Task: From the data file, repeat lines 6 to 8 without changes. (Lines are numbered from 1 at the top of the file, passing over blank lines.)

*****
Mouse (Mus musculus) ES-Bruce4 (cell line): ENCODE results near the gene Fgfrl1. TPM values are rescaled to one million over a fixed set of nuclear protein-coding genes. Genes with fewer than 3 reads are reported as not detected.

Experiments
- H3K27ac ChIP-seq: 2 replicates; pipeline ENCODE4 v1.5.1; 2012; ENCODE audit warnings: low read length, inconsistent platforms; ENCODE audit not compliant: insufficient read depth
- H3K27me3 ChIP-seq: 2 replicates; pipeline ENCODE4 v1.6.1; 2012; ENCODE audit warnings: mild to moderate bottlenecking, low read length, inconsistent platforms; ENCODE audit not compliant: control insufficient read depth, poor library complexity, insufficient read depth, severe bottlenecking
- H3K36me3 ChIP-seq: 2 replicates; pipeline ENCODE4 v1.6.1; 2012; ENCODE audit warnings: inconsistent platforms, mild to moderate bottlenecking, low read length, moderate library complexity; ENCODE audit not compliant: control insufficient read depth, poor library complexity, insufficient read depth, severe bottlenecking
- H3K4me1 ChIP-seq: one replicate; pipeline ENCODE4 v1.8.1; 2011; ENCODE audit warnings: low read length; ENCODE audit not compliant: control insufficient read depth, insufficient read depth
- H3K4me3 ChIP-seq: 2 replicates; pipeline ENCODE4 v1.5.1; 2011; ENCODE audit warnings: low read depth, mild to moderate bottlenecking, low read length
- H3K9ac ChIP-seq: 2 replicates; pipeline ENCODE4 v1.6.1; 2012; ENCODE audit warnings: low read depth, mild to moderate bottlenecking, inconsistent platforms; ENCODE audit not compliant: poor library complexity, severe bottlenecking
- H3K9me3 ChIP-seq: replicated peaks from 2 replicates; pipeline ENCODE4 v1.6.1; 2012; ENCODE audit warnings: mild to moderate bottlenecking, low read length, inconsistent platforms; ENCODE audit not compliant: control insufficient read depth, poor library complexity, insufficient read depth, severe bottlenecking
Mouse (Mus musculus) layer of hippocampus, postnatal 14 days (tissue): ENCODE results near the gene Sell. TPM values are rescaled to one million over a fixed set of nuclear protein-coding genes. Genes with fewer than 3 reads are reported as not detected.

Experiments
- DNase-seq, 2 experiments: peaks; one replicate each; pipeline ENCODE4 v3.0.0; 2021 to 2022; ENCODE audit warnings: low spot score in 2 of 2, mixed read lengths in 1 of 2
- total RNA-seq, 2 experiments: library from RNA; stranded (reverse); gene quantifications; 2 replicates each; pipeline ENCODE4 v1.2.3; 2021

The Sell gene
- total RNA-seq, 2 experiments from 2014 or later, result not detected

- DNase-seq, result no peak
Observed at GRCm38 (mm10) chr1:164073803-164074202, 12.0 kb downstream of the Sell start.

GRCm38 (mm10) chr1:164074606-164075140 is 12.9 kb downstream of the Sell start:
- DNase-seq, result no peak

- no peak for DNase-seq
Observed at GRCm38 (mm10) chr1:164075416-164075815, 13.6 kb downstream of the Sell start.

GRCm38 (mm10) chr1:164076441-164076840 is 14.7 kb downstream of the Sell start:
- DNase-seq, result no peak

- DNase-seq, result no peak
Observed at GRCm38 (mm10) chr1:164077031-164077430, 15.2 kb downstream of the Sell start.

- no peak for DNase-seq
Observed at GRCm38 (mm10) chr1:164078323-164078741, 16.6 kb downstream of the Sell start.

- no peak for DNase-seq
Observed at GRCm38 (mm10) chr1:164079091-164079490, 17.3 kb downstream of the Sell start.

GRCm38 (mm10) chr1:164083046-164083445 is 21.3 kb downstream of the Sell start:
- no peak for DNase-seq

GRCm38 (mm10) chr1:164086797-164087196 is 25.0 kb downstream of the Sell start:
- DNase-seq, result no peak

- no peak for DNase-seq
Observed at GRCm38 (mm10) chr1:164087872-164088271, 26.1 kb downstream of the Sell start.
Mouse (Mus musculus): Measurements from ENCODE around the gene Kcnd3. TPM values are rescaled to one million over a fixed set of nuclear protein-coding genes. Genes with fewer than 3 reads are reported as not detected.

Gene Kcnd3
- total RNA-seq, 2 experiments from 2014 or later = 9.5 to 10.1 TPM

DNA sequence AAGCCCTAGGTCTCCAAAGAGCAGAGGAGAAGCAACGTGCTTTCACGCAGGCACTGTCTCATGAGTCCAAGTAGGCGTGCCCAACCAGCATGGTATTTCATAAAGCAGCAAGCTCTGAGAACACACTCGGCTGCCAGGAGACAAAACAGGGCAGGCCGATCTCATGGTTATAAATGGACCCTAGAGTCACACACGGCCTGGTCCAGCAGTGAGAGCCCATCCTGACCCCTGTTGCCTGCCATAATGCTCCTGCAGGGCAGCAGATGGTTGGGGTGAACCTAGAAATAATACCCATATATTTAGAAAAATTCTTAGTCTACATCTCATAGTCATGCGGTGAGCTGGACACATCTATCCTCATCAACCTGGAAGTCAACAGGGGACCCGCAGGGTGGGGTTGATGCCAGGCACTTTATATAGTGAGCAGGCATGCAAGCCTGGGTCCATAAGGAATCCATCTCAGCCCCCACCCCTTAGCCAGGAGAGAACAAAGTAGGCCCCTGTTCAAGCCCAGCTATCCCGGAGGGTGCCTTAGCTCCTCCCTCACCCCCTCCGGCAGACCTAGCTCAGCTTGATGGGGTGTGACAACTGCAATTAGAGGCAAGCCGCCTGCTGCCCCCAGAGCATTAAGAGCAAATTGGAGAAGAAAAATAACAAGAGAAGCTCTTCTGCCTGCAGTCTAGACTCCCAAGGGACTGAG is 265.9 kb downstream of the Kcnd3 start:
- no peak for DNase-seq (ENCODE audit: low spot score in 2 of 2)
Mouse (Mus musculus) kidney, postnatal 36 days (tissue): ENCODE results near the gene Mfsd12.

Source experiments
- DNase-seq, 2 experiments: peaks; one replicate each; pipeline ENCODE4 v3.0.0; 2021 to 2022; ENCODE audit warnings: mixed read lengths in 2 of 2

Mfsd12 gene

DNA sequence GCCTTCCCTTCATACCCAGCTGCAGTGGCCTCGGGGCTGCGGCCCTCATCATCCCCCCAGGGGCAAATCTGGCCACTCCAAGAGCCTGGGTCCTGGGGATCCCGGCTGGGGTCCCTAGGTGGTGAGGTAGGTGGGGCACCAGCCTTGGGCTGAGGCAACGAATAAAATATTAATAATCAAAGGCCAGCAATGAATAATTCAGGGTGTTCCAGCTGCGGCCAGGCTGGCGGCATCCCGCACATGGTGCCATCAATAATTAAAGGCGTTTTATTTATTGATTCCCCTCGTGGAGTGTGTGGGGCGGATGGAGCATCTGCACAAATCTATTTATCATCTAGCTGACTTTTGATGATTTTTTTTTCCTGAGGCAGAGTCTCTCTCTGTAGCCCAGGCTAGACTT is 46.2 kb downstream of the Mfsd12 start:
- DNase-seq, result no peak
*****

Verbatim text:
- H3K4me1 ChIP-seq: one replicate; pipeline ENCODE4 v1.8.1; 2011; ENCODE audit warnings: low read length; ENCODE audit not compliant: control insufficient read depth, insufficient read depth
- H3K4me3 ChIP-seq: 2 replicates; pipeline ENCODE4 v1.5.1; 2011; ENCODE audit warnings: low read depth, mild to moderate bottlenecking, low read length
- H3K9ac ChIP-seq: 2 replicates; pipeline ENCODE4 v1.6.1; 2012; ENCODE audit warnings: low read depth, mild to moderate bottlenecking, inconsistent platforms; ENCODE audit not compliant: poor library complexity, severe bottlenecking